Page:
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DeSanas honored at middle school in southwest Forsyth
Facility named after late charitable couple
DeSana-Legacy-Wall WEB
Attendees admire a wall at DeSana Middle School honoring the schools namesake after a dedication ceremony Wednesday. - photo by Paul Dybas

SOUTHWEST FORSYTH -- The walls may gleam neon green and blue at Forsyth County’s newest middle school, but what shined the brightest Wednesday afternoon were the faces that regaled stories of the late couple who it is named after and whose legacy is eternalized on the walls.

Jim and Jeanne DeSana were honored at a dedication ceremony Dec. 7 at DeSana Middle School in southwest Forsyth that emulated why they were chosen as the school’s namesake.

“They were two of the most generous people I have ever met, to each other and to the community,” said Forsyth County State Court Judge T. Russell McClelland III, a past president of the Cumming-Forsyth County Optimist Club, in which the DeSanas were heavily involved.

After moving to Forsyth in the ’70s, the DeSanas became responsible for helping establish the Sawnee Association of the Arts and a college scholarship fund for high school seniors, which more than 68 students have been awarded a total of more than $305,000.

“They had no other reason other than deciding to live here to donate their finances,” McClelland said.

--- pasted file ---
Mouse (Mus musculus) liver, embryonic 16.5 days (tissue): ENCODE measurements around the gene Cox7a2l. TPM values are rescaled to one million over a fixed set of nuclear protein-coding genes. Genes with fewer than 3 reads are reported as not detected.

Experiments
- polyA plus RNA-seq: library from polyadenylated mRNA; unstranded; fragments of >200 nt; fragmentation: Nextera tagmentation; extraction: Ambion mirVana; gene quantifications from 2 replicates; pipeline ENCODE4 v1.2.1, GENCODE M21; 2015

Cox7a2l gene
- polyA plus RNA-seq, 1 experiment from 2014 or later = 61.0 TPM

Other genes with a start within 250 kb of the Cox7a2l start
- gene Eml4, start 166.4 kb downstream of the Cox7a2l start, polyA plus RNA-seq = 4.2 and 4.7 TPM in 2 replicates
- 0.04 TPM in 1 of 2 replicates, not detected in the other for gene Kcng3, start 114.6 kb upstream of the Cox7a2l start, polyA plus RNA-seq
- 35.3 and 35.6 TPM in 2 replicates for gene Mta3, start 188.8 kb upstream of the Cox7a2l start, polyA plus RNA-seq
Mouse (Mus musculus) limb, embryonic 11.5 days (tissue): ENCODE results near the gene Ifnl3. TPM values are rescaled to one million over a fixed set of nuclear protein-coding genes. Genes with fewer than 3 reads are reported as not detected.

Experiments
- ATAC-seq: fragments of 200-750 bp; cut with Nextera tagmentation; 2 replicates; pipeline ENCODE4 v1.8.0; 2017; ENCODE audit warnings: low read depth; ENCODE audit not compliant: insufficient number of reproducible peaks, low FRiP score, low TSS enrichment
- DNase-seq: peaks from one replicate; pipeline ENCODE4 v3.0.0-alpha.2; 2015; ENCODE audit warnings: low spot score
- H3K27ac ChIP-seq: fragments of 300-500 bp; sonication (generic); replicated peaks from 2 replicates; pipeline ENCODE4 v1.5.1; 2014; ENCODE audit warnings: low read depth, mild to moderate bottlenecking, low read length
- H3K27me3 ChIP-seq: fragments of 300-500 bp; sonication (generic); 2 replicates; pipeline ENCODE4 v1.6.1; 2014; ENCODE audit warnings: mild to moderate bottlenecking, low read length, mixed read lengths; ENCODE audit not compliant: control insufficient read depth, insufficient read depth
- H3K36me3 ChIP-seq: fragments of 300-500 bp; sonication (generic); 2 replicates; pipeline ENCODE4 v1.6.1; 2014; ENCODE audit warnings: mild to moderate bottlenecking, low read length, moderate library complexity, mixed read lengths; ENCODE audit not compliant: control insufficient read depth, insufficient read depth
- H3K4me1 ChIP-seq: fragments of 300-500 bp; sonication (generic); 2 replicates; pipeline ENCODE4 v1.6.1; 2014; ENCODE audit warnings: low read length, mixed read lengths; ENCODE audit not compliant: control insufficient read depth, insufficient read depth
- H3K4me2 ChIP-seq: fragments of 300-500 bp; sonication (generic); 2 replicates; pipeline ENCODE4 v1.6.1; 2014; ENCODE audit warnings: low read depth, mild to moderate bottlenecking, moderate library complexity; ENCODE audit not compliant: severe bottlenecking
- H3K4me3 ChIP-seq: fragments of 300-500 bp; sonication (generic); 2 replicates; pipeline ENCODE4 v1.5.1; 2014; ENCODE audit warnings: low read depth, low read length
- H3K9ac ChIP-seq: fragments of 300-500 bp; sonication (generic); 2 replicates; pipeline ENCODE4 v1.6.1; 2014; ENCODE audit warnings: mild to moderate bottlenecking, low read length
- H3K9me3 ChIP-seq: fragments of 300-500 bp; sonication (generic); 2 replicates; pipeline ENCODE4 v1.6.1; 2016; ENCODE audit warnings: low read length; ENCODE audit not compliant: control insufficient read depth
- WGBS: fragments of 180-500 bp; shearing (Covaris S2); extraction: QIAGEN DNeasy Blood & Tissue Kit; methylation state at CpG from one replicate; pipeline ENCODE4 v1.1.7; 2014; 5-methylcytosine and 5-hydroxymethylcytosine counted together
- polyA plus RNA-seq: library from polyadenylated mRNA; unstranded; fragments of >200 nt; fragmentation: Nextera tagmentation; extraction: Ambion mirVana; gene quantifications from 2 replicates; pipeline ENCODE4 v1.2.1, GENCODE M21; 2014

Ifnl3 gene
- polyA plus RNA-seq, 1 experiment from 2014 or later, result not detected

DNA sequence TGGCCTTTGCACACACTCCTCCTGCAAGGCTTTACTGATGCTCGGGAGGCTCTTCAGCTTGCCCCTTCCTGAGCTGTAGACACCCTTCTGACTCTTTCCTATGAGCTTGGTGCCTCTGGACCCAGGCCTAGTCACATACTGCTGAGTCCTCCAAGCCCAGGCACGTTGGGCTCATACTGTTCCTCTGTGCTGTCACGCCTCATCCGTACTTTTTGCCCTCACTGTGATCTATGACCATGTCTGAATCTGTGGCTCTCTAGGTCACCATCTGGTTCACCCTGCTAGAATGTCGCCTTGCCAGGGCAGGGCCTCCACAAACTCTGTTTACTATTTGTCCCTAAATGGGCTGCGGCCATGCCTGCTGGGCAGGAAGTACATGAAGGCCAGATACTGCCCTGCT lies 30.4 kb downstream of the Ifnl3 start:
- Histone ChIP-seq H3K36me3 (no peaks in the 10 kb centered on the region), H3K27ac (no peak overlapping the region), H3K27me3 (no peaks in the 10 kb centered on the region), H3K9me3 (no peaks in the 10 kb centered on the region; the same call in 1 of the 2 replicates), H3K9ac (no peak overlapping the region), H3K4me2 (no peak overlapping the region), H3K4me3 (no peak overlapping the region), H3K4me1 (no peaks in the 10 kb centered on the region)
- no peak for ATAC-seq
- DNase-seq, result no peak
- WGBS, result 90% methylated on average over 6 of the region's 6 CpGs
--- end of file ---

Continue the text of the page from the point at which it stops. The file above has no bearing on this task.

They helped develop the initial strategic plan for the school district in the mid ’90s, said Paula Gault, a former Forsyth County Schools superintendent who remains involved in local education and community organizations.

“They were dedicated to their community and always believed in giving back. They were always helping others, and not just monetarily, but they believed in being hands-on in getting things done in this community,” Gault said.

While Jim DeSana was an engineer for General Motors and Jeanne DeSana was a genetic scientist, they were multifaceted in their talents and what they thought was vital in education.

“It is truly important to have arts and music in our school, and the DeSanas recognized that, and they supported the programs,” Gault said. “Jim DeSana was always so willing to play [piano] for others to share his talent, and Jeanne was quite the artist, as well.”

Roger Crow, director of the DeSana Educational Fund Inc., asked sixth-grade chorus students who had just performed for the ceremony to hold a sign that read “Santa,” saying “DeSana” is pronounced like “Santa” and not like the “Dasani” bottle of water.

Crow said he remembers how Jim used to call his wife Precious when she fell ill and started forgetting people and her surroundings.

“It could bring tears to your eyes in how patient he was with her,” Crow said. “He would say, ‘Precious, we’ve already talked about this, but let’s try this.’”

Their connection continued through their entire lives.

“They both passed away within six months of each other in 2009,” Crow said. “Jim and Jeanne didn’t miss an opportunity to support the schools in any way. They loved the arts. They loved the drama program at [Forsyth] Central [High School].

“Their heritage lives on in the things they helped foster.”

That heritage is taught to students at the school, but to reinforce the impression they made, a wall near the cafeteria is donned with pictures and information about their legacy.

“Truly,” said Terri North, the school’s principal, “what an extraordinary legacy the DeSanas have left for us all.”